And why would you hold money over tbills as an investment? Holding money is for criminals and tax evaders.


  2. how do you earn a a real rate of -inflation holding the consumption basket?

    Ah, you're right, that made a typo. Fixed.

    And why would you hold money over tbills as an investment?

    A) Liquidity, and B) different behavior under a default scenario. Mostly liquidity. And yes that is "medium of exchange" not "store of value". But Nick was asking why money is special relative to consumption goods as a store of value.

  3. Hey Noah...I'm guessing you don't RSS subscribe to either the Bleeding Heart Libertarian blog or the Crooked Timber Liberal blog?

    Over at the Crooked Timber Liberal blog they are going pretty crazy go nuts over David Graeber's book on Debt. Figured if you subscribed to their blog you'd include at least one link to all the hoopla.

  4. "Never change a winning team" - just keep your posts as they are. It's always a pleasure to read them (especially your thursday roundup!).

  5. The kidney chain and the credit chain are two entirely different problems and trying to apply insights from one to the other will not take you very far.

    The basic difference is that portfolios of debt are diversified and fungible while kidneys are not.

    The network structure of debt obligations and vulnerabilities in that network are worthwhile areas for research but the kidney exchange paradigm will not help you.

  6. Anonymous5:08 PM

    Noah: "any consumption good gives you a real return of -depreciation + change in relative price"

    Still don't agree :-)

    Depreciation results from earned convenience yield, i.e. consumed services. Those constitute real returns. So the real return is just change in relative price. As a store of value though, you'd have to rent it out to get that return.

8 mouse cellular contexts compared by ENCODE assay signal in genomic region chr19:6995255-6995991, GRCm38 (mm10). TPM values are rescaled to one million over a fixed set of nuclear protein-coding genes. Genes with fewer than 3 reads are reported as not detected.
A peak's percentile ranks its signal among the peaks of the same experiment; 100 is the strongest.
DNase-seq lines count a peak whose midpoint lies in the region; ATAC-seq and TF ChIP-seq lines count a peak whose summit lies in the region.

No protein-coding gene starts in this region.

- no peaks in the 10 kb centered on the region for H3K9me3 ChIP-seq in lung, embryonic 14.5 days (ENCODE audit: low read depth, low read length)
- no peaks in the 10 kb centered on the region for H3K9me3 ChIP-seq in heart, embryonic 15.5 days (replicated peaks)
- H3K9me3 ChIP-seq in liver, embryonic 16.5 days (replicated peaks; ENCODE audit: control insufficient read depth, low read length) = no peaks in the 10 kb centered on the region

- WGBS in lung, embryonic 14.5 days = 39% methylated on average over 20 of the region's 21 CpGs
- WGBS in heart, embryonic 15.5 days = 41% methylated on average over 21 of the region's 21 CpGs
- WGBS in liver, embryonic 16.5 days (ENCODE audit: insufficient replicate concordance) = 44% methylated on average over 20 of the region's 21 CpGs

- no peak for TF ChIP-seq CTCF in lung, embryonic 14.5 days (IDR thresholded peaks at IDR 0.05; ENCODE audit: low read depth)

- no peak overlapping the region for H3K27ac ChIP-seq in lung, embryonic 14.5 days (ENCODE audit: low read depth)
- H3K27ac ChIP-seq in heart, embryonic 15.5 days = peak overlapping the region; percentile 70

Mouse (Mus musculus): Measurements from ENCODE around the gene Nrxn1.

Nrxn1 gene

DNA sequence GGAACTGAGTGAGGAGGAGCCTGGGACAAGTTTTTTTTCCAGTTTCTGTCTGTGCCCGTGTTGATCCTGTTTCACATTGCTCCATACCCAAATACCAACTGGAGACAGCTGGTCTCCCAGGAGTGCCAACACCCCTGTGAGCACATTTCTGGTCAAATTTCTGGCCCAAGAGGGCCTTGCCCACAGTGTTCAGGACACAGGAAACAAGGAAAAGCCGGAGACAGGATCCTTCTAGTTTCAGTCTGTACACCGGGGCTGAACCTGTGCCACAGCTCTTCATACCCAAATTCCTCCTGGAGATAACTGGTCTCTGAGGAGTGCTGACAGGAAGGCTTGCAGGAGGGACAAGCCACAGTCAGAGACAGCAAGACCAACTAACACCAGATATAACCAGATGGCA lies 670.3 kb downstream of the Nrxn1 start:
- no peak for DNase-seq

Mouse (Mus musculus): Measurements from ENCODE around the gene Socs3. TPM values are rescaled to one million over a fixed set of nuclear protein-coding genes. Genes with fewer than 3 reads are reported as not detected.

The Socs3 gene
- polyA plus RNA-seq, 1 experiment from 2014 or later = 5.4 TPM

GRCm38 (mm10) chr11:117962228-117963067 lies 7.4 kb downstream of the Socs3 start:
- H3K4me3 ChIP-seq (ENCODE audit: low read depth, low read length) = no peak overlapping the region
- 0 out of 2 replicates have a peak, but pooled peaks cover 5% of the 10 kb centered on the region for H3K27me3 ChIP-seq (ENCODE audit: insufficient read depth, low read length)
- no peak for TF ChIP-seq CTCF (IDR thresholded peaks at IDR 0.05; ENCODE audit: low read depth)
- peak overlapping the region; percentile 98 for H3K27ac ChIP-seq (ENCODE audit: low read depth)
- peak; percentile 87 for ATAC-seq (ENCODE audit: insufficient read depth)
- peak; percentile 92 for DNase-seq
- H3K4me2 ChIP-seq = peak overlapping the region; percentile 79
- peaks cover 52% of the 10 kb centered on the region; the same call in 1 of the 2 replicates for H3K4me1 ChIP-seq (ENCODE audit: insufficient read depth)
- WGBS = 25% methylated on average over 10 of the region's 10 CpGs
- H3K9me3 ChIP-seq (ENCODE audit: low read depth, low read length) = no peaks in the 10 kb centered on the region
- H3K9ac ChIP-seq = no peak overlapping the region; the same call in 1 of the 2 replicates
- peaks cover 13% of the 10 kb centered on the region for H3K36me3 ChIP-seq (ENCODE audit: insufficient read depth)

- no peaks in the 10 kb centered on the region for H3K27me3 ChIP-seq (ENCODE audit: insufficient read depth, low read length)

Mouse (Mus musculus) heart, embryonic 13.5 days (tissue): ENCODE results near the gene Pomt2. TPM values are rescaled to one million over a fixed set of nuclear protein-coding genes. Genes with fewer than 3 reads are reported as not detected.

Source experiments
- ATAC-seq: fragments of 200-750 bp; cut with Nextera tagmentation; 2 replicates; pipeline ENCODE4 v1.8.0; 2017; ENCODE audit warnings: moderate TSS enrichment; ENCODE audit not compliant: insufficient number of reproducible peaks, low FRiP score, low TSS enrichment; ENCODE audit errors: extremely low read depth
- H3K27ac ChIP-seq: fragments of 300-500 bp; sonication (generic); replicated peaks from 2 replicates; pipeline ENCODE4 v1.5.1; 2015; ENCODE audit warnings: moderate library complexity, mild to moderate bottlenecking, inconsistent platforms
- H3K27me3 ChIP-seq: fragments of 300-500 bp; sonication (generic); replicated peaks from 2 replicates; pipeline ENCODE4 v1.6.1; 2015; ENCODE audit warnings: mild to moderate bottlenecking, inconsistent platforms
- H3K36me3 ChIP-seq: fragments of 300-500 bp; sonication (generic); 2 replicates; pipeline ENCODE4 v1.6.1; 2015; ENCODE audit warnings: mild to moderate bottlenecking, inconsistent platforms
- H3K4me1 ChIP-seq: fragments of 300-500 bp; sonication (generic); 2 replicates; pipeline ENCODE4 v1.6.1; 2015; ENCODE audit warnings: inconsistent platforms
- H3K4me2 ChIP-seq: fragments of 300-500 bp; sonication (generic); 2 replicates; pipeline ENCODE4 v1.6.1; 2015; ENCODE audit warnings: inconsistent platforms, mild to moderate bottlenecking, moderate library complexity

PS I can't read your captchas.


  7. K -

    I believe you are incorrect...the proper comparison for holding money is holding (not consuming) consumption goods...the proper comparison for consuming (or renting out) consumption goods is spending money...

  8. Anonymous9:59 PM


    If a good is depreciating it must be yielding some benefit. Otherwise, why would it be worth more before and less later? It's worth more because it's expected to yield some consumption. E.g. a car depreciates as it yields transportation services. So a consumption good is really a capital good with a convenience yield. Only services aren't capital goods as they are instantly consumed and depreciated. A car will yield the real rate as a store of value, only if rented out for someone else to consume the transportation services. Otherwise it's a crappy store of value, paying off returns as services one might not value. But if held by the optimal consumer it yields the real rate of return.


  9. K -

    Think carefully about what I'm saying...


  10. o. nate3:15 PM

    Money's role as the medium of exchange gives it certain advantages as a store of value. Any other good can be a store of value, but before you can use it, you have to convert it to the medium of exchange. This can sometimes present non-trivial difficulties. So while money is not unique in functioning as a store of value, it has a unique advantage in that role.

  11. AWESOME operate. And also wonderful choice of tools to function... Fantastic!!